Information about Lasers: An Important Letter to Ophthalmologists About Lasers for Refractive Surgery
PDF Printer VersionDear Doctor:
This is to provide an update on the Food and Drug Administration's (FDA) policies regarding lasers for refractive surgery. When we last wrote you on October 10, 1996, we described two situations in which unapproved lasers were being operated without FDA approval: (1) unapproved lasers manufactured by the owner, by someone else for the owner, or by a corporate entity ("black box" lasers); and (2) importation of Summit lasers originally manufactured in the United States and exported for use overseas, or manufactured overseas before the company had received FDA approval to market its devices in the U.S. ("gray market" lasers). We have new information for you with respect to both types of lasers.
First, we have uncovered through our own investigations what appears to be a pattern of serious patient injuries attributed to the use of some "black box" lasers. These include several injuries requiring corneal transplantation, additional (and repetitive) corneal surgery, severe night vision problems, and frequent overcorrections ( >+2.00D). These injuries and overcorrections appear to be caused by a laser beam that has a relatively small optical zone, has considerable inhomogeneity, and produces a non-spherical ablation pattern.
The injuries from "black box" lasers demonstrate the importance of evaluating the safety and effectiveness of lasers for refractive surgery with a limited number of patients under an FDA-approved Investigational Device Exemption (IDE) and the oversight of an Institutional Review Board, as required by the Federal Food, Drug, and Cosmetic Act (the Act). Data from such studies is critical in establishing the risks and benefits of particular laser designs.
In addition, "black box" lasers may not have adequate fail-safe mechanisms and equipment hazard analyses; furthermore, software validation and verification may not have been performed. We therefore regard the use of unapproved lasers for refractive surgery as a serious public health problem.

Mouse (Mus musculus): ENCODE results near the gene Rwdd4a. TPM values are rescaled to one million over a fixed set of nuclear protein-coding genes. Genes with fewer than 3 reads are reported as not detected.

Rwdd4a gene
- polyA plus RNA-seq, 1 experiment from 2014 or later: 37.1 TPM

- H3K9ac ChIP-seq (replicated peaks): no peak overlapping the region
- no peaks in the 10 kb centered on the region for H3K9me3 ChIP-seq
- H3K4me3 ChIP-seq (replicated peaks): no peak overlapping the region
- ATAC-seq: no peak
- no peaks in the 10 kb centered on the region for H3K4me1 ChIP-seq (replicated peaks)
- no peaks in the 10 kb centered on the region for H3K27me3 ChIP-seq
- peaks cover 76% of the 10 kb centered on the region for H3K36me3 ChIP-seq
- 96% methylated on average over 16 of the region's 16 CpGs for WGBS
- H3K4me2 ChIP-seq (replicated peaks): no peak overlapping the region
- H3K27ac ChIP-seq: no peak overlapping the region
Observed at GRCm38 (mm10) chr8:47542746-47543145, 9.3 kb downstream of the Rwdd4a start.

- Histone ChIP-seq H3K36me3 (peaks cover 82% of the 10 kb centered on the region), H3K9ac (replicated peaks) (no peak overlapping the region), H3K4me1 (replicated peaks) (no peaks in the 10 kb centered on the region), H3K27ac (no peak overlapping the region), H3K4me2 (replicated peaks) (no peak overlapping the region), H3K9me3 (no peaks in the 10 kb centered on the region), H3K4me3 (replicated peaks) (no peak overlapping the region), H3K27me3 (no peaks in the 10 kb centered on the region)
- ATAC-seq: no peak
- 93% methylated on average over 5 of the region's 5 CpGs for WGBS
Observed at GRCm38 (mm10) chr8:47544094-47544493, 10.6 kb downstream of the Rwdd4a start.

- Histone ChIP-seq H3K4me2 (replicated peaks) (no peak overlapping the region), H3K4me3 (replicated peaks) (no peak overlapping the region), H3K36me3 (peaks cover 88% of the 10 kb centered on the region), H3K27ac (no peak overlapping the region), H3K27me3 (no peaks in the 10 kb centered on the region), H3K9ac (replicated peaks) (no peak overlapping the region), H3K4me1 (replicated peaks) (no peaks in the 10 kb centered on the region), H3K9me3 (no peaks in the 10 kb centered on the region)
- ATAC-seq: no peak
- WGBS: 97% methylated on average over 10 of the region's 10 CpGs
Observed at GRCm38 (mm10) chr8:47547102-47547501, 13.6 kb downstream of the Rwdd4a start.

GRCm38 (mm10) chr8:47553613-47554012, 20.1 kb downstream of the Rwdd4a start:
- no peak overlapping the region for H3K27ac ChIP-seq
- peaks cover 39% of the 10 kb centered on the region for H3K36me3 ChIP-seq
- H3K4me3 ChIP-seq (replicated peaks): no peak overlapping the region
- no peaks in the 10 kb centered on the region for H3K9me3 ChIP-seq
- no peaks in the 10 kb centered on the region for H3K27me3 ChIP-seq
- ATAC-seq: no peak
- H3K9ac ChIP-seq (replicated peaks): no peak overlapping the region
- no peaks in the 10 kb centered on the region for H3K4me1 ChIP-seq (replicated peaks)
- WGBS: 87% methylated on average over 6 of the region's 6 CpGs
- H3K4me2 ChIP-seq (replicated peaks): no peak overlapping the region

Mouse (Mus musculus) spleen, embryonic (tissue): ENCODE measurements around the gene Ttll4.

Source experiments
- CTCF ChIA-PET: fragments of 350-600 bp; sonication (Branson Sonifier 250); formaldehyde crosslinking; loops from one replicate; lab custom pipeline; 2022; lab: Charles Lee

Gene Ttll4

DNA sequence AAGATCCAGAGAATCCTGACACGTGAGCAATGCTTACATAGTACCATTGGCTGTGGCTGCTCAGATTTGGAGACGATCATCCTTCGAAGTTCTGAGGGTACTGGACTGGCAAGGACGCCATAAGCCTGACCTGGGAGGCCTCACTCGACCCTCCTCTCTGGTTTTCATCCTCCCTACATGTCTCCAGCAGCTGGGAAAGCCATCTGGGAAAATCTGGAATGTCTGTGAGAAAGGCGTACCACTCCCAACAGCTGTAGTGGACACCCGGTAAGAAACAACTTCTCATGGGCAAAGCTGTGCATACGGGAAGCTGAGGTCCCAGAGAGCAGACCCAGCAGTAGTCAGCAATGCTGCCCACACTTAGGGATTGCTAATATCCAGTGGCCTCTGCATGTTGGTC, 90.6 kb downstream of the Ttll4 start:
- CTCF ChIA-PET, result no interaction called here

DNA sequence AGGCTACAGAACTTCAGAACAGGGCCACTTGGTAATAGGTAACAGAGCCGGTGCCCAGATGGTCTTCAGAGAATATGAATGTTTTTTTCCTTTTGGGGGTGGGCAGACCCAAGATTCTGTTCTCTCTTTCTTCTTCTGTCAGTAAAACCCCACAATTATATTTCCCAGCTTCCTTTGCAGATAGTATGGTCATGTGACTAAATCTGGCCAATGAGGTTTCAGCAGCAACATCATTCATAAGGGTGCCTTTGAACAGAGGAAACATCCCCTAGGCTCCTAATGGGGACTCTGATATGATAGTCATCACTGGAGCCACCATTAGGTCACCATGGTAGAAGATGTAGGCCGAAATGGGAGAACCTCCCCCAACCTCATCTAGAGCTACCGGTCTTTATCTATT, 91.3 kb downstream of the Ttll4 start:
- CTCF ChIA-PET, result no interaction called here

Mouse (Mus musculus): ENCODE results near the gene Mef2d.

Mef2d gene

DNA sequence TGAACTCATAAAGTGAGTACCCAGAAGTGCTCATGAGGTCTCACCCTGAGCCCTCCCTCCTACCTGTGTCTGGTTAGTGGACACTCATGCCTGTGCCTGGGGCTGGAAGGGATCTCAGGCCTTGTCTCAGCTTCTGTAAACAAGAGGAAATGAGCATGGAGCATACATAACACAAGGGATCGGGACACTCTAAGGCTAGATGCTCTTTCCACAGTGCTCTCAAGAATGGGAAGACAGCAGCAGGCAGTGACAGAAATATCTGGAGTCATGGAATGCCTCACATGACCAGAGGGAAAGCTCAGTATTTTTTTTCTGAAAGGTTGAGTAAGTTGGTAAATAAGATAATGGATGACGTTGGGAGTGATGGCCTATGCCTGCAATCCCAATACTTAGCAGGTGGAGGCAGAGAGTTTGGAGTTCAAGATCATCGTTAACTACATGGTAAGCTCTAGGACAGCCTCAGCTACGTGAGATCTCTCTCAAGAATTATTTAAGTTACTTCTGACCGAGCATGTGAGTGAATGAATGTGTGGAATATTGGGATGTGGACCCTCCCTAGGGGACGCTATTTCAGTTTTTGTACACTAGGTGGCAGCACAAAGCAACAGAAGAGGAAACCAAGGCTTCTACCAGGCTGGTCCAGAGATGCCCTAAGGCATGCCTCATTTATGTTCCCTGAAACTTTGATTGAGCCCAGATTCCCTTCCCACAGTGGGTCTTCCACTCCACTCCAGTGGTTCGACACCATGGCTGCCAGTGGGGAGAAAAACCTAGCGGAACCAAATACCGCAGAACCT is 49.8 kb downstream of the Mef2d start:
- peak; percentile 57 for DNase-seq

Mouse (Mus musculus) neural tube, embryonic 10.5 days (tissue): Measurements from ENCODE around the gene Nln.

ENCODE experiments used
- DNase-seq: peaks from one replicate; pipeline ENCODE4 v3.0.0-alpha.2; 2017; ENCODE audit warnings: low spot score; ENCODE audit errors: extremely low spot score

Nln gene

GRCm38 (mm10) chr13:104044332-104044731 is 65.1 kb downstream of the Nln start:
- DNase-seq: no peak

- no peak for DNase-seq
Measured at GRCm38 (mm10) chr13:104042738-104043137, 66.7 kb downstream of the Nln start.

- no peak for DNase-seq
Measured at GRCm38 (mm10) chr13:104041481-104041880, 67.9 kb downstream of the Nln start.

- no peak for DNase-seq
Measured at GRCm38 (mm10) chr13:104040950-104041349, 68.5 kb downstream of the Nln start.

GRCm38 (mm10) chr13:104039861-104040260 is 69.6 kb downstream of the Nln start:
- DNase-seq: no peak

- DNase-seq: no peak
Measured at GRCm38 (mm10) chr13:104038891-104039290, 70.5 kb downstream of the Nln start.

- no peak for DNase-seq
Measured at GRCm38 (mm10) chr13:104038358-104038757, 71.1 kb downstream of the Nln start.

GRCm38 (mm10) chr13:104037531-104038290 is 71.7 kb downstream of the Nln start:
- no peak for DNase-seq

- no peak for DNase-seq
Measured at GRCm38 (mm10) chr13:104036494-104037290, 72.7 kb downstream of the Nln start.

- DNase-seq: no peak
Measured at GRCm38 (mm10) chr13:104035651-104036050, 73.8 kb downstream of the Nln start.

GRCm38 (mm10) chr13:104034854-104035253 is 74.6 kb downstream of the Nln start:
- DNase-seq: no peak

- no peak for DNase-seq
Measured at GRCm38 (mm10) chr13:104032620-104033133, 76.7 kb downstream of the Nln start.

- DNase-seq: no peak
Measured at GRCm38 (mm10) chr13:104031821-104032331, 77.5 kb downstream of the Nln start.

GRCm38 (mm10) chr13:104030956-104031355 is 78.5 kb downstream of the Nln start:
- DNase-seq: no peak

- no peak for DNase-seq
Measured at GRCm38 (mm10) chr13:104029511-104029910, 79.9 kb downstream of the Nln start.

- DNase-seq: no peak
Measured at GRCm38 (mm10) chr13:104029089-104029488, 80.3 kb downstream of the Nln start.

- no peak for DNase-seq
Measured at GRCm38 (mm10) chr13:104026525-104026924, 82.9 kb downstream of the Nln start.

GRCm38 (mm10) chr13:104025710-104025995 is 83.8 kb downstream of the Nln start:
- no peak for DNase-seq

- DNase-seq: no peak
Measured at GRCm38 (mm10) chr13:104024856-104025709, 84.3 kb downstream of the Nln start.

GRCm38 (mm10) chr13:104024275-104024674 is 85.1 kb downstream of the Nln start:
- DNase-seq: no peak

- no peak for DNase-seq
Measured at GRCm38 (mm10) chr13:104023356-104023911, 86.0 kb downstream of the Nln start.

Second, with respect to "gray market" lasers, many of the physicians who imported these lasers communicated their belief to the agency that their lasers were the same as the approved Summit lasers. FDA attempted, in the exercise of its enforcement discretion, to resolve the matter and accommodate these physicians by providing an opportunity for them to certify that their lasers were identical in all relevant aspects to approved lasers.
Our experience with certification has led us to conclude that the process described in our October 10 letter cannot be implemented legally. Because imported Summit lasers do not meet all of the conditions for approval of the Summit premarket approvals (PMAs), no imported Summit lasers may be considered to be covered by those PMAs unless the laser has been remanufactured by Summit to conform to the specifications of the company's approved lasers. Unapproved lasers used outside of an FDA-approved clinical trial violate the Act.
By now you are likely aware that FDA has seized "black box" lasers that have been illegally distributed and are being used without an approved IDE. We intend to take additional regulatory action against other unapproved "black box" and "gray market" lasers used in refractive surgery.
Both "black box" and "gray market" lasers for refractive surgery are unapproved Class III medical devices that can be used on patients only after FDA has approved an IDE for a clinical trial. Under an IDE, only a limited number of subjects with specific conditions may be treated. The IDE process is designed to investigate the safety and effectiveness of a device either to obtain information for publication or to generate the data needed to obtain marketing approval from FDA. An IDE is not an approval for the commercial treatment of patients. Any study conducted under an IDE is subject to all IDE regulations. You must understand, however, that the market approval process that follows completion of IDE studies requires more than clinical data; for example, the application also must include detailed engineering and manufacturing specifications.
Clinicians wishing to conduct a clinical trial of a refractive surgery laser can obtain information by visiting FDA's website. If you have further questions, contact Morris Waxler, Ph.D., at 301-796-5500.
We know you share our concern that patients receive the safest treatment possible when undergoing refractive surgery with lasers, and we look forward to your cooperation in this matter. In addition, if you are aware of any patient injuries associated with the use of lasers for refractive surgery, we request that you report them to the FDA. You may report adverse events to FDA's MedWatch program at telephone 1-800-FDA-1088 or fax 1-800-FDA-0178.
Lillian J. Gill
Office of Compliance
Center for Devices and Radiological Health
Susan Alpert, Ph.D., MD
Office of Device Evaluation
Center for Devices and Radiological Health